Preparations of green tea are used as aids in weight loss and weight maintenance. Catechins and caffeine, both contained in green tea, are each believed to have a role in increasing energy metabolism, which may lead to weight loss. A number of randomised controlled trials (RCTs) evaluating the role of green tea in weight loss have been published; however, the efficacy of green tea preparations in weight loss remains unclear. To assess the efficacy and safety of green tea preparations for weight loss and weight maintenance in overweight or obese adults. We searched the following databases from inception to specified date as well as reference lists of relevant articles: The Cochrane Library (Issue 12, 2011), MEDLINE (December 2011), EMBASE (December 2011), CINAHL (January 2012), AMED (January 2012), Biological Abstracts (January 2012), IBIDS (August 2010), Obesity+ (January 2012), IPA (January 2012) and Web of Science (December 2011). Current Controlled Trials with links to other databases of ongoing trials was also searched. RCTs of at least 12 weeks' duration comparing green tea preparations to a control in overweight or obese adults. Three authors independently extracted data, assessed studies for risk of bias and quality, with differences resolved by consensus. Heterogeneity of included studies was assessed visually using forest plots and quantified using the I(2) statistic. We synthesised data using meta-analysis and descriptive analysis as appropriate; subgroup and sensitivity analyses were conducted. Adverse effects reported in studies were recorded. Due to the level of heterogeneity among studies, studies were divided into two groups; those conducted in Japan and those conducted outside Japan. Study length ranged between 12 and 13 weeks. Meta-analysis of six studies conducted outside Japan showed a mean difference (MD) in weight loss of -0.04 kg (95% CI -0.5 to 0.4; P = 0.88; I(2) = 18%; 532 participants). The eight studies conducted in Japan were not similar enough to allow pooling of results and MD in weight loss ranged from -0.2 kg to -3.5 kg (1030 participants) in favour of green tea preparations. Meta-analysis of studies measuring change in body mass index (BMI) conducted outside Japan showed a MD in BMI of -0.2 kg/m(2) (95% CI -0.5 to 0.1; P = 0.21; I(2) = 38%; 222 participants). Differences among the eight studies conducted in Japan did not allow pooling of results and showed a reduction in BMI ranging from no effect to -1.3 kg/m(2) (1030 participants), in favour of green tea preparations over control. Meta-analysis of five studies conducted outside Japan and measuring waist circumference reported a MD of -0.2 cm (95% CI -1.4 to 0.9; P = 0.70; I(2) = 58%; 404 participants). Differences among the eight studies conducted in Japan did not allow pooling of results and showed effects on waist circumference ranging from a gain of 1 cm to a loss of 3.3 cm (1030 participants). Meta-analysis for three weight loss studies, conducted outside Japan, with waist-to-hip ratio data (144 participants) yielded no significant change (MD 0; 95% CI -0.02 to 0.01). Analysis of two studies conducted to determine if green tea could help to maintain weight after a period of weight loss (184 participants) showed a change in weight loss of 0.6 to -1.6 kg, a change in BMI from 0.2 to -0.5 kg/m(2) and a change in waist circumference from 0.3 to -1.7 cm. In the eight studies that recorded adverse events, four reported adverse events that were mild to moderate, with the exception of two (green tea preparations group) that required hospitalisation (reported as not associated with the intervention). Nine studies reported on compliance/adherence, one study assessed attitude towards eating as part of the health-related quality of life outcome. No studies reported on patient satisfaction, morbidity or cost. Green tea preparations appear to induce a small, statistically non-significant weight loss in overweight or obese adults. Because the amount of weight loss is small, it is not likely to be clinically important. Green tea had no significant effect on the maintenance of weight loss. Of those studies recording information on adverse events, only two identified an adverse event requiring hospitalisation. The remaining adverse events were judged to be mild to moderate. Source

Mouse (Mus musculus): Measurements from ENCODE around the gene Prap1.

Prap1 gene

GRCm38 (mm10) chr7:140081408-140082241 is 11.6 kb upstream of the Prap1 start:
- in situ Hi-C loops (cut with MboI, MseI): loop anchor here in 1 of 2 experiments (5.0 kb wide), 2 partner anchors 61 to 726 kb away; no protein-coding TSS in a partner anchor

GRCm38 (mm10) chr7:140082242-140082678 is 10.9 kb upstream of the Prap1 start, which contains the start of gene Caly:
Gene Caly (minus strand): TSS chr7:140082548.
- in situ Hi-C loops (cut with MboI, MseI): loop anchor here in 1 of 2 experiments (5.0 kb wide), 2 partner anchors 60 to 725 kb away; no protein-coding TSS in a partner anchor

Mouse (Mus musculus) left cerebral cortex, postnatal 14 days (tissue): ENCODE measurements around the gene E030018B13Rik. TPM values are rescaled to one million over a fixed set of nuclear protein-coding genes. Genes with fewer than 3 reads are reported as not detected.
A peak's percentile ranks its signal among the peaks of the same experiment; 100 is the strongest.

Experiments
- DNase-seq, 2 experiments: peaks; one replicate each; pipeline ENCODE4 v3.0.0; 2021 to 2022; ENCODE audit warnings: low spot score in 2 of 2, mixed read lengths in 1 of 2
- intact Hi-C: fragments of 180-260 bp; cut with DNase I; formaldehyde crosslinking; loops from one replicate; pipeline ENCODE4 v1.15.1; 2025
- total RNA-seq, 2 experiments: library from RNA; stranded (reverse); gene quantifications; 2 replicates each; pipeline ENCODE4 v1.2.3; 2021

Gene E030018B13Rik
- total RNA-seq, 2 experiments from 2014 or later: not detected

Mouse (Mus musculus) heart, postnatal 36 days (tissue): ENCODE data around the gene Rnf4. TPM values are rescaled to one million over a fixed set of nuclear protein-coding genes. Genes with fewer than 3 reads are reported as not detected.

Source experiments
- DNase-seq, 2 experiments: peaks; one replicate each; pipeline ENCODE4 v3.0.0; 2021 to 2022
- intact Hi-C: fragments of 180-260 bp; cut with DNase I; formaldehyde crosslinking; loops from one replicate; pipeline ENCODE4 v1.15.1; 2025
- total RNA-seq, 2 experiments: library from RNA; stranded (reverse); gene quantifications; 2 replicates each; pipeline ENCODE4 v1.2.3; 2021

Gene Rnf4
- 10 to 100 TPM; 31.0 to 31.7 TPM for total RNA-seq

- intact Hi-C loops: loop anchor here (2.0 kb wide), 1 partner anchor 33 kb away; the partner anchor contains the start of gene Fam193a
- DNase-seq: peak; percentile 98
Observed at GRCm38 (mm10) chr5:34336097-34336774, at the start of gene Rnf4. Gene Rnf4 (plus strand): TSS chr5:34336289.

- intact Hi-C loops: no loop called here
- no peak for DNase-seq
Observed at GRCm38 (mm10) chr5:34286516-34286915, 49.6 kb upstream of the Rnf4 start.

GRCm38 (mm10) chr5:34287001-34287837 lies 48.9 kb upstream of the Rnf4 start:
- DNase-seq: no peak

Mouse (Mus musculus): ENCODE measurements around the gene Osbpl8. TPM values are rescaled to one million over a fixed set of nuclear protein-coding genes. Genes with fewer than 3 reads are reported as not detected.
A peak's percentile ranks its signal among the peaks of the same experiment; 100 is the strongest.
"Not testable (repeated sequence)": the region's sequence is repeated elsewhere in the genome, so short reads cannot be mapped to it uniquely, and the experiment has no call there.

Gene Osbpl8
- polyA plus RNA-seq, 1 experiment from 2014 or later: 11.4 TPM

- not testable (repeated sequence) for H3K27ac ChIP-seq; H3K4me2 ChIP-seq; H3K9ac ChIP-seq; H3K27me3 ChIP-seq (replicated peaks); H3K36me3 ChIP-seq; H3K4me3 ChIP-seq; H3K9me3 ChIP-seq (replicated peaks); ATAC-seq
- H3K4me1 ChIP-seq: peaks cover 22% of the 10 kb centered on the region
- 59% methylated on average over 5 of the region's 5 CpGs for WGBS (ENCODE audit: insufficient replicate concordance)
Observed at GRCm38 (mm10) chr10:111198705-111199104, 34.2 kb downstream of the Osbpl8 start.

Radic J.A.E.,Brigham and Womens Hospital | Radic J.A.E.,DalhousieUniversity | Chou S.H.-Y.,Brigham and Womens Hospital | Du R.,Brigham and Womens Hospital | Lee J.W.,Brigham and Womens Hospital